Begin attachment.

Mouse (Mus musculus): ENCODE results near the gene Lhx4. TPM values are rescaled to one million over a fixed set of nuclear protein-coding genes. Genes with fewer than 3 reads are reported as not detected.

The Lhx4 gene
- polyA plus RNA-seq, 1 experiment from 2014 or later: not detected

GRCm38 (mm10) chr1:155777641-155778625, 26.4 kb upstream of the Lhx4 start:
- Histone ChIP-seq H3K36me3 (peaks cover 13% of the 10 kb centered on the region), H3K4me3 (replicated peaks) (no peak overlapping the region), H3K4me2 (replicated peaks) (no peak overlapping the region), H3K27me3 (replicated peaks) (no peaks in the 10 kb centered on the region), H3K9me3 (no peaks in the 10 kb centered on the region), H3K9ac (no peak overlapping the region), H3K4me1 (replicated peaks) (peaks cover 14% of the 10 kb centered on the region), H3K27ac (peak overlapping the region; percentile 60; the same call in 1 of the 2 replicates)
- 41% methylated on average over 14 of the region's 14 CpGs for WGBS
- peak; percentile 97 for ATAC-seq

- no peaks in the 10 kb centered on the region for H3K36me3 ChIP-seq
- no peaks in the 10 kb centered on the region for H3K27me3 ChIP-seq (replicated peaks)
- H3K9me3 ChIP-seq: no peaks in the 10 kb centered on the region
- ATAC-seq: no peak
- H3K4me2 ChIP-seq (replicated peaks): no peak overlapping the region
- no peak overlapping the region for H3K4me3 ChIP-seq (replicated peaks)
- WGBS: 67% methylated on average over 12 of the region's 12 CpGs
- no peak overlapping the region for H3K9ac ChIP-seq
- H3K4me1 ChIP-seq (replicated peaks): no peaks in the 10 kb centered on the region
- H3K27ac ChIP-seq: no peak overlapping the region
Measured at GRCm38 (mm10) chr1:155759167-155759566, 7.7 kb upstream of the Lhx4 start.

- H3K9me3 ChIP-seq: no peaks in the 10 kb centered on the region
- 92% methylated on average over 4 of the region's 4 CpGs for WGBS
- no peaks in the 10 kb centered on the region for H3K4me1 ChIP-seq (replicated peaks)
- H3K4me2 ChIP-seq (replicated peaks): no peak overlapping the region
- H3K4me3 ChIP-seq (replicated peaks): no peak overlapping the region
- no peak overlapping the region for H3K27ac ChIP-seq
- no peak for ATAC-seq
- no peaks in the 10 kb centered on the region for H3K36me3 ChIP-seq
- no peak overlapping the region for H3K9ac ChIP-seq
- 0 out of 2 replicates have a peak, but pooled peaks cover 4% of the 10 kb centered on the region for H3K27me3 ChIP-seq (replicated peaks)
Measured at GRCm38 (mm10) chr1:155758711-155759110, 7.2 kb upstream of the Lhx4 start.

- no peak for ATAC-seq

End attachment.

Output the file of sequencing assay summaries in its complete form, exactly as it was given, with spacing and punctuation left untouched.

Mouse (Mus musculus): ENCODE results near the gene Lhx4. TPM values are rescaled to one million over a fixed set of nuclear protein-coding genes. Genes with fewer than 3 reads are reported as not detected.

The Lhx4 gene
- polyA plus RNA-seq, 1 experiment from 2014 or later: not detected

GRCm38 (mm10) chr1:155777641-155778625, 26.4 kb upstream of the Lhx4 start:
- Histone ChIP-seq H3K36me3 (peaks cover 13% of the 10 kb centered on the region), H3K4me3 (replicated peaks) (no peak overlapping the region), H3K4me2 (replicated peaks) (no peak overlapping the region), H3K27me3 (replicated peaks) (no peaks in the 10 kb centered on the region), H3K9me3 (no peaks in the 10 kb centered on the region), H3K9ac (no peak overlapping the region), H3K4me1 (replicated peaks) (peaks cover 14% of the 10 kb centered on the region), H3K27ac (peak overlapping the region; percentile 60; the same call in 1 of the 2 replicates)
- 41% methylated on average over 14 of the region's 14 CpGs for WGBS
- peak; percentile 97 for ATAC-seq

- no peaks in the 10 kb centered on the region for H3K36me3 ChIP-seq
- no peaks in the 10 kb centered on the region for H3K27me3 ChIP-seq (replicated peaks)
- H3K9me3 ChIP-seq: no peaks in the 10 kb centered on the region
- ATAC-seq: no peak
- H3K4me2 ChIP-seq (replicated peaks): no peak overlapping the region
- no peak overlapping the region for H3K4me3 ChIP-seq (replicated peaks)
- WGBS: 67% methylated on average over 12 of the region's 12 CpGs
- no peak overlapping the region for H3K9ac ChIP-seq
- H3K4me1 ChIP-seq (replicated peaks): no peaks in the 10 kb centered on the region
- H3K27ac ChIP-seq: no peak overlapping the region
Measured at GRCm38 (mm10) chr1:155759167-155759566, 7.7 kb upstream of the Lhx4 start.

- H3K9me3 ChIP-seq: no peaks in the 10 kb centered on the region
- 92% methylated on average over 4 of the region's 4 CpGs for WGBS
- no peaks in the 10 kb centered on the region for H3K4me1 ChIP-seq (replicated peaks)
- H3K4me2 ChIP-seq (replicated peaks): no peak overlapping the region
- H3K4me3 ChIP-seq (replicated peaks): no peak overlapping the region
- no peak overlapping the region for H3K27ac ChIP-seq
- no peak for ATAC-seq
- no peaks in the 10 kb centered on the region for H3K36me3 ChIP-seq
- no peak overlapping the region for H3K9ac ChIP-seq
- 0 out of 2 replicates have a peak, but pooled peaks cover 4% of the 10 kb centered on the region for H3K27me3 ChIP-seq (replicated peaks)
Measured at GRCm38 (mm10) chr1:155758711-155759110, 7.2 kb upstream of the Lhx4 start.

- no peak for ATAC-seq